The president exercises whatever powers he has from the Constitution or an act of Congress. The Constitution does not confer any general emergency powers, and only permits suspending the writ of habeas corpus “when in Cases of Rebellion or Invasion the public Safety may require it.” When it comes to appropriating public funds, the Constitution anchors the power in Congress. The Congress appropriates funds, and the president spends them.

Historically, Congress provided generous statutory authorities that allow the president to act and spend in circumstances that rise to the level of national emergency. By 1973, there were more than 470 such laws, most of them vestiges of bygone crises. In a stroke of Watergate-era good government, Congress enacted the National Emergencies Act in 1976 to repeal all emergency laws and create procedures for future presidents to act responsibly in a crisis. However, while enacted with the best of intentions to rein in misuse of presidential emergency powers, the law has, in a backhanded way, enabled considerable presidential initiatives. 

The National Emergencies Act requires presidents to specify the statutory authorities they intend to use after declaring a national emergency, make public notice of the emergency declaration and renew such authorities annually in writing to Congress. However, the law requires Congress to act (with a two-thirds majority to overcome a presidential veto) to terminate a declared emergency and allows declared emergencies to be renewed annually by the president.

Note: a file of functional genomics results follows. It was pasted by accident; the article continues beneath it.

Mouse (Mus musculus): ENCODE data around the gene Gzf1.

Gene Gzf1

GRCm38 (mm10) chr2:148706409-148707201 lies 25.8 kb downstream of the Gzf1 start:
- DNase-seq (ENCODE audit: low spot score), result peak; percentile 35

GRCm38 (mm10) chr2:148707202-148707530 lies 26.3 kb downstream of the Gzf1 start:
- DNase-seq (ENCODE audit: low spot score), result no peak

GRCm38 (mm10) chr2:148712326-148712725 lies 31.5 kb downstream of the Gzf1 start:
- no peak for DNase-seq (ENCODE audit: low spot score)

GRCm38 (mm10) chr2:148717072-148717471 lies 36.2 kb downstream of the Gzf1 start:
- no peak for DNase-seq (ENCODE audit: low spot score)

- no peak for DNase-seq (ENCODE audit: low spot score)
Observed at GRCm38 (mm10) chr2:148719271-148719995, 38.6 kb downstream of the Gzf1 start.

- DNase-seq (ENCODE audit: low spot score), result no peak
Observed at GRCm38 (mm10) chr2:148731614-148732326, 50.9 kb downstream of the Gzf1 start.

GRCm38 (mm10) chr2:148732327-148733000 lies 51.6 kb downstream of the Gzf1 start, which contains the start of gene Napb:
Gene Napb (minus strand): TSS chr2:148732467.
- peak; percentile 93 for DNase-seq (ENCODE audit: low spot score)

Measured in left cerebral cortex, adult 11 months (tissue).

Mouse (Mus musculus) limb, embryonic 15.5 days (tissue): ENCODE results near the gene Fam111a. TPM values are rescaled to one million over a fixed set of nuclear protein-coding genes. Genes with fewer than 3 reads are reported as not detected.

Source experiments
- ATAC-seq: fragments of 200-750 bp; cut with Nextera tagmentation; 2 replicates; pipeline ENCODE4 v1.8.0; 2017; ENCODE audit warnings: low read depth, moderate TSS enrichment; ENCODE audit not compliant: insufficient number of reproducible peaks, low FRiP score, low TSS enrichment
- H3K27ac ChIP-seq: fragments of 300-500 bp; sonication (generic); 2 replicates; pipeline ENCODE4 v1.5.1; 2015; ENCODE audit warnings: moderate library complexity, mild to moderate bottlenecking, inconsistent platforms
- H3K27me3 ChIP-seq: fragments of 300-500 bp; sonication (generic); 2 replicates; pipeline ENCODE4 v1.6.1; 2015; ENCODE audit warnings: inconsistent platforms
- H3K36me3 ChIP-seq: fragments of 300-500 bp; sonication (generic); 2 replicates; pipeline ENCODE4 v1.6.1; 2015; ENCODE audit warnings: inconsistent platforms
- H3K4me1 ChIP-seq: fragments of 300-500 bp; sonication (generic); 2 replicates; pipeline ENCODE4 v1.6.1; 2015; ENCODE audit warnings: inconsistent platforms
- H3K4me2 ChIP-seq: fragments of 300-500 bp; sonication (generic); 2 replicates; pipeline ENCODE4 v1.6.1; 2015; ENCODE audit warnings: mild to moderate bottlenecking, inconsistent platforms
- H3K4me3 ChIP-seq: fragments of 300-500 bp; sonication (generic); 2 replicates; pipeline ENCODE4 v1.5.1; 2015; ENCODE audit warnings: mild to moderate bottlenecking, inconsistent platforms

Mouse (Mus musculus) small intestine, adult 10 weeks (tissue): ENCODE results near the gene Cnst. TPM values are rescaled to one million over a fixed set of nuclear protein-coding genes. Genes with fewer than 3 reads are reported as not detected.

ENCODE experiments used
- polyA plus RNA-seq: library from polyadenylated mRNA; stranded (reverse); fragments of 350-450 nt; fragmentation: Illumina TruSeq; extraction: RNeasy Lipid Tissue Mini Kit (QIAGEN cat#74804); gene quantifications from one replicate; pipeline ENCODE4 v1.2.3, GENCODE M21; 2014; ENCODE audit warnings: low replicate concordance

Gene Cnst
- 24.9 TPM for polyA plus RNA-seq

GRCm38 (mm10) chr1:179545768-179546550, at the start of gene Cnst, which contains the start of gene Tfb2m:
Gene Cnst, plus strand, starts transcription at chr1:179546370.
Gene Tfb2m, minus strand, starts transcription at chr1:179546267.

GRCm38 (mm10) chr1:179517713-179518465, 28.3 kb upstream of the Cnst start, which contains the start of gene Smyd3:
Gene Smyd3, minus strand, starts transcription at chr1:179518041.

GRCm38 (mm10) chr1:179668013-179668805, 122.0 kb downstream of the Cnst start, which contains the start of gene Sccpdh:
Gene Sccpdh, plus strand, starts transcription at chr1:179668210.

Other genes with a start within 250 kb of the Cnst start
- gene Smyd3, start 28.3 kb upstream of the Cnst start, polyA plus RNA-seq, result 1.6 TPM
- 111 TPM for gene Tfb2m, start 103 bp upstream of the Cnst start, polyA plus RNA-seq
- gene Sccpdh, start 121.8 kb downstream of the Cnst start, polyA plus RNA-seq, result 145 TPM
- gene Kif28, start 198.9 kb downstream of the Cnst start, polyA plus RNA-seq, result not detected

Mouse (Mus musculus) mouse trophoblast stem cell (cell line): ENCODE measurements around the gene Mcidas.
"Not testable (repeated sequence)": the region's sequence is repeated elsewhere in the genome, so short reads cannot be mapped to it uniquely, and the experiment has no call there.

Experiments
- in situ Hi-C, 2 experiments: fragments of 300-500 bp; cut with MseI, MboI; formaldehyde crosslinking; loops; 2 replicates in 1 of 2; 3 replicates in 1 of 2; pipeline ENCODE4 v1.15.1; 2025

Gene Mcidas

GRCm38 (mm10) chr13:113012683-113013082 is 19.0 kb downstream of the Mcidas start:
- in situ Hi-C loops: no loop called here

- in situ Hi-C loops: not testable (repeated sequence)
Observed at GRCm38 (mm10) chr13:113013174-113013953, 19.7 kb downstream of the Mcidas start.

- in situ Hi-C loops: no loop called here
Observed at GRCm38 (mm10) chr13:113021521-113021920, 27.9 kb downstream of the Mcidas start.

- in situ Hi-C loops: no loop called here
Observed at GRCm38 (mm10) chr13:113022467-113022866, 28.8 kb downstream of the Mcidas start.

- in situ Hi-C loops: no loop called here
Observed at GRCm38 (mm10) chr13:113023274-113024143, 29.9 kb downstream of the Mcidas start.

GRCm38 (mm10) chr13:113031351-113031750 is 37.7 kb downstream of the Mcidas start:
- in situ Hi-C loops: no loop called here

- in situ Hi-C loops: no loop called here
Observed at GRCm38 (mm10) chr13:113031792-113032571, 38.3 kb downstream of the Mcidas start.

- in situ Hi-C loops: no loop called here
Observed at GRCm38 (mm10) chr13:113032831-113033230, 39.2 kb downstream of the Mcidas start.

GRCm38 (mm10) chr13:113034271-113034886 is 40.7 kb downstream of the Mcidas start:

Intended to stop the practice of endless states of emergency, the law gave them new life. Today, there are 28 national emergencies, renewed for decades by presidents, supported by 136 statutes the president can invoke after an emergency declaration. Congress has never attempted to terminate an emergency declared pursuant to the National Emergencies Act.

Nor are there criteria to guide or limit the president in deciding what constitutes a national emergency. Could Trump declare a national emergency at the Southern border? Yes, unquestionably. Could he then find the funds from among the 136 statutes to order construction of the wall? Yes, arguably ...

Read the full OpEd.

William C. Banks Speaks to TIME About the Southern Border Crisis

Posted on Wednesday 2/6/2019
William C. Banks

The Migrants Who Were on TIME's Cover Will Attend the State of the Union

(TIME | Feb. 5, 2019) Lawmakers have long used their plus-one invitations to the annual State of the Union address to send political messages to the President, and this year is no different. Democratic Sens. Kamala Harris and Elizabeth Warren invited federal workers who saw their paychecks delayed as a result of the longest shutdown in government history. Sen. Kirsten Gillibrand asked a Navy Lieutenant Commander impacted by President Donald Trump’s transgender troop ban. And Sen. Amy Klobuchar will bring a mother whose son died as a result of not being able to afford insulin critical for treatment of his Type 1 diabetes, a tragedy the Minnesotan lawmaker blames on insurance regulations and skyrocketing prescription costs.